Tag Archives: Barnes & Nobles Nook

To Buy or Not To Buy The Barnes & Noble Nook

Came across an interesting article on Washington Post where the editor-Rob Pegoraro shares his experience of the Barnes & Nobles Nook (that he did not buy but borrowed from one of his co-workers). This is the feedback that he has to give about Nook although some of it might not fit the comments from his recent interview of Barnes & Nobles digital-devices vice president Doug Gottlieb::

Although B&N says the device runs only on AT&T’s 3G service, it works on that carrier’s far more extensive 2G “EDGE” data network, too.

* While just the Nook and B&N’s Windows reader program can send loan requests now, the company plans to add that capability to the Mac, iPhone/iPod touch and BlackBerry versions of that application by March. (The BlackBerry reader software can’t receive loans either, but Gottlieb said that should be fixed next week.)

* While the Nook uses only the ePub format, downloads to B&N’s other reader programs come in the older PDB format (those of you with Palm handheld organizers may remember that file-name extension; yes, this is the same thing). Gottlieb said that the 2.0 releases of its reader software due late this winter will also accept ePub files; at that point, re-downloading a book will get you an ePub file instead of a PDB document.

* I copied a couple of PDF files to the Nook, and they looked pretty much as they did on a computer — just without color of any sort. Larger PDFs may take a while to display, though. I also copied over some MP3s; the Nook’s music player includes a shuffle function and runs in the background, allowing your reading to have the soundtrack of your choice.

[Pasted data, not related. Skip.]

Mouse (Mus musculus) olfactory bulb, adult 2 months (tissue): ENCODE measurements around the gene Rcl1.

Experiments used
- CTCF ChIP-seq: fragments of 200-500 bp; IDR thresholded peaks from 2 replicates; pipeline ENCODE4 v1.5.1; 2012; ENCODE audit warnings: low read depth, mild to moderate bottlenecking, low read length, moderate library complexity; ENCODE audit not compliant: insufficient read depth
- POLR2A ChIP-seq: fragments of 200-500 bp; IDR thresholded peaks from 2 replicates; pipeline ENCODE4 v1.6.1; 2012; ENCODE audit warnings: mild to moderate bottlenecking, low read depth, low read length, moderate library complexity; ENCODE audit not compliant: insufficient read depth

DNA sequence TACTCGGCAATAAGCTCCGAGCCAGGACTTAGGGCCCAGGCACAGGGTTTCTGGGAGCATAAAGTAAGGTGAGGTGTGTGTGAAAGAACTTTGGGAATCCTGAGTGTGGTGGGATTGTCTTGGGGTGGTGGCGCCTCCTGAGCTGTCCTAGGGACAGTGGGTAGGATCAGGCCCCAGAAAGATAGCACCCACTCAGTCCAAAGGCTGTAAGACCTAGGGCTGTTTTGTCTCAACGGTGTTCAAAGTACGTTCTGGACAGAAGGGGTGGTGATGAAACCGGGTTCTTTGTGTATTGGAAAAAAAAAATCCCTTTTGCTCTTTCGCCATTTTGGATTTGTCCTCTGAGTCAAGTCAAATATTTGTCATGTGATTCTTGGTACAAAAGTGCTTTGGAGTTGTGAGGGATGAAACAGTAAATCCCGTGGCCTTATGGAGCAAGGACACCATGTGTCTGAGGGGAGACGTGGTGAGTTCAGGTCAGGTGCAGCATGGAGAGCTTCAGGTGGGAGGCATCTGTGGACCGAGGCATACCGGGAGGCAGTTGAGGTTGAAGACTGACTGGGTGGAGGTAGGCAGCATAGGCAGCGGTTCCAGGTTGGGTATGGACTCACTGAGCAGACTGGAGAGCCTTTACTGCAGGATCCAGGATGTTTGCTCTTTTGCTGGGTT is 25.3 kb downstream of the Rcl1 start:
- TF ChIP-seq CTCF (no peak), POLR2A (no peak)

* The Nook runs Google’s Android operating system, but I didn’t even mention that in the review because I never saw any sign of the underlying, Linux-based software. Naturally, that hasn’t stopped some enterprising souls from hacking into a Nook to make it to do other things.

I am sure while reading this you must wondering whether to buy or not to buy the Nook? Well! whatever you decide please do feel free to leave your comments here



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Too Many eBook Readers Might Lead to Too Much Confusion

2010 is going to be flooded with too many ebook devices. Almost every electronics company, book retailer and publishers might launch their own devices. But would so many options leave all consumers happy and satisfied? Analysts predict there would be two kinds of happy e-book reader owners – consumers who paid a hefty amount for a branded ebook from one of the major online retailers (I obviously mean Amazon’s Kindle, Barnes & Noble’s Nook etc) and consumers who spend only about $50-$70 on unbranded ebook readers that support a lot of formats and where consumers will have the potential of downloading pirated copies of ebooks. People who are left are the ones who land up buying the two-tier ebook readers and the makers of them-These people might just be the unsatisfied ones.

e ink based readers by most of the tech companies brings a new dimension to the entire ebook marketplace. I think it would not only increase confusion but also encourage privacy and bring down any company who gets in and can’t hack it against Nook or Kindle.

The competition over device design, platforms, formats, DRM will bring more and more confusion into consumers’ minds and it will become increasingly difficult to distinguish between a good device from bad,  a good (worthy) price from bad. In fact some might just emphasize cheap price over quality, interface and service.

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